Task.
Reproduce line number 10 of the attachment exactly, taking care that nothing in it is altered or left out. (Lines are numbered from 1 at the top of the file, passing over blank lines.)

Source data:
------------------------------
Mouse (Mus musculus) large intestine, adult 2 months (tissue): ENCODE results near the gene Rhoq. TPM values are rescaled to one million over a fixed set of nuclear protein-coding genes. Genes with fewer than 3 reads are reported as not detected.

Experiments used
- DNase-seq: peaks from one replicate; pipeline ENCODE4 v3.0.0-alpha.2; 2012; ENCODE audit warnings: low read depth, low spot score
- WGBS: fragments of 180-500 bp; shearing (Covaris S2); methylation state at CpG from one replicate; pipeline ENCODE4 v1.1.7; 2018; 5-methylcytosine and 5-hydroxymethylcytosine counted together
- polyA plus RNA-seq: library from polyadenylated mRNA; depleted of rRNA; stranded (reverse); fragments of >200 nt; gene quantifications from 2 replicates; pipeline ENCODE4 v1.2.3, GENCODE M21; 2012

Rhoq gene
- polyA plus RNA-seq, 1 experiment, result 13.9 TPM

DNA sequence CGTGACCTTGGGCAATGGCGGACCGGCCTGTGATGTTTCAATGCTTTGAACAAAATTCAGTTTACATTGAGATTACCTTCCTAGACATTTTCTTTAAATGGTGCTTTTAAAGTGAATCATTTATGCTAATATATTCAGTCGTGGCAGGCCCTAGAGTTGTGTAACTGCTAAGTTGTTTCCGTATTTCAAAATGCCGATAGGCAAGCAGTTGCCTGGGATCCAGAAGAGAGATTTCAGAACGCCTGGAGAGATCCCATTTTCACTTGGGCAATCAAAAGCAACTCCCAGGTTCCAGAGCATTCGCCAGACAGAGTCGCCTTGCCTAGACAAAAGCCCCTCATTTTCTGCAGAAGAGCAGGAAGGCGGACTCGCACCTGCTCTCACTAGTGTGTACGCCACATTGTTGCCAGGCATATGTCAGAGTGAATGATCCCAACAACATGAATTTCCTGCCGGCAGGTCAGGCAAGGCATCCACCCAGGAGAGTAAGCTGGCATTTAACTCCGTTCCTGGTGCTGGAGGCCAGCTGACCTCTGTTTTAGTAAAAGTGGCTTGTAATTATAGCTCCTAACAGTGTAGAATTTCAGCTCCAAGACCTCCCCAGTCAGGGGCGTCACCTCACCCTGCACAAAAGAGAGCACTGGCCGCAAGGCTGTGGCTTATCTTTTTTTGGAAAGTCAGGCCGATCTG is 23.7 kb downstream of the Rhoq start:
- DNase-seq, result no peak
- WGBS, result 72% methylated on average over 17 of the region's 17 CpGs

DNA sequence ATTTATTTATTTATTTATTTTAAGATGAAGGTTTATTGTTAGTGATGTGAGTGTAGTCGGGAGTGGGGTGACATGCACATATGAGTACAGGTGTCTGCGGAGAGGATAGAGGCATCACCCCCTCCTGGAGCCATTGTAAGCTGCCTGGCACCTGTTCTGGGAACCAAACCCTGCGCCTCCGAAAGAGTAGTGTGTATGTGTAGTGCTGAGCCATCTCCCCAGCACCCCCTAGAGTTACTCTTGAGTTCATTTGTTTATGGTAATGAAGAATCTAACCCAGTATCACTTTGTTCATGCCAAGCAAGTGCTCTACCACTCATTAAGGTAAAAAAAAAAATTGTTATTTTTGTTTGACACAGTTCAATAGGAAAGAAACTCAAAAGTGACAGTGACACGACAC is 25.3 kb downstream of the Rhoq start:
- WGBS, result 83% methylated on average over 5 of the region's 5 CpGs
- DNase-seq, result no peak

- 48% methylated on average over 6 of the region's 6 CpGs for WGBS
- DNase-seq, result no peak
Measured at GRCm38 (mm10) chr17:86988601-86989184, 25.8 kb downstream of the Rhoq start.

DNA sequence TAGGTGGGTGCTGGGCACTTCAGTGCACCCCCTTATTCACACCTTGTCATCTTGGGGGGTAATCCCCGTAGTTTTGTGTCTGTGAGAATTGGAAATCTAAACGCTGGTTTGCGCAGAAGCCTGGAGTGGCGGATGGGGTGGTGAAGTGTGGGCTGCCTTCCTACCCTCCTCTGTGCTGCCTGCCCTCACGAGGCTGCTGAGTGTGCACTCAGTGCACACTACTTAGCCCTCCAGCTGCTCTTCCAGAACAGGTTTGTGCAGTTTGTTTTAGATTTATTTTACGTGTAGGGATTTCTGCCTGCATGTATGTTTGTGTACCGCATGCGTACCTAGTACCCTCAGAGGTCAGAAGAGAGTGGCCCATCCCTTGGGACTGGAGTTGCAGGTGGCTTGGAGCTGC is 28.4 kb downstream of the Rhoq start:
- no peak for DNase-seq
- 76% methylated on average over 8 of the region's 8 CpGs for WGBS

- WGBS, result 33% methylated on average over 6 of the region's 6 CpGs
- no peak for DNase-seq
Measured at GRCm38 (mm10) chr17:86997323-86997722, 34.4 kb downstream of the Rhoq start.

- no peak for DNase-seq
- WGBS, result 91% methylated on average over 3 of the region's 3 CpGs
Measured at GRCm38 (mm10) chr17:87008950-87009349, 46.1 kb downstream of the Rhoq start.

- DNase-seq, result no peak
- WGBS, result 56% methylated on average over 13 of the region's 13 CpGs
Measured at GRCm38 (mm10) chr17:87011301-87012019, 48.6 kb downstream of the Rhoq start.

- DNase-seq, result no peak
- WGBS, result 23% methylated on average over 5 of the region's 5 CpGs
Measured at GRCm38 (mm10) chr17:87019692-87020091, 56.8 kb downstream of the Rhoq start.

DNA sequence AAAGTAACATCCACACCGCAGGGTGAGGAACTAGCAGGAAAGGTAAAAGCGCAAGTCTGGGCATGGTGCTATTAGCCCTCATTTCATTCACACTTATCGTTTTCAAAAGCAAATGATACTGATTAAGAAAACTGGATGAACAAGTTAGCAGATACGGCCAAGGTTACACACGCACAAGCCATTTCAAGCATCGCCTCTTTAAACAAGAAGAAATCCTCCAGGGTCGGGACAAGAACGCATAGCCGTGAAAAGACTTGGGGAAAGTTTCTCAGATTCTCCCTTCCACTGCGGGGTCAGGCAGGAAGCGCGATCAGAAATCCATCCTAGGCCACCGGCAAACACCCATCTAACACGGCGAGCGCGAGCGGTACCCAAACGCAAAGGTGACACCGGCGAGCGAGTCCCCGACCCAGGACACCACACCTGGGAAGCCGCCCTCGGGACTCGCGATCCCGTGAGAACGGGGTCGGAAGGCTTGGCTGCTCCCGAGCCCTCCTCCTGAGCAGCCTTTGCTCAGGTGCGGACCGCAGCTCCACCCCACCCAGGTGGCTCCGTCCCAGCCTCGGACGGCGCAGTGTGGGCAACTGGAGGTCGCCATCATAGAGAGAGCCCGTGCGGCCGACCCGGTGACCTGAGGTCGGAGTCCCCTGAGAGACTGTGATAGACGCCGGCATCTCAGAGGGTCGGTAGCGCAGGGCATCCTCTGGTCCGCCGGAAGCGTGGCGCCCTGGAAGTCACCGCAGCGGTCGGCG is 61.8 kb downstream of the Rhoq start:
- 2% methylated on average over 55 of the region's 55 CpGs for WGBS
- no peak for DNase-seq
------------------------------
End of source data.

- WGBS, result 72% methylated on average over 17 of the region's 17 CpGs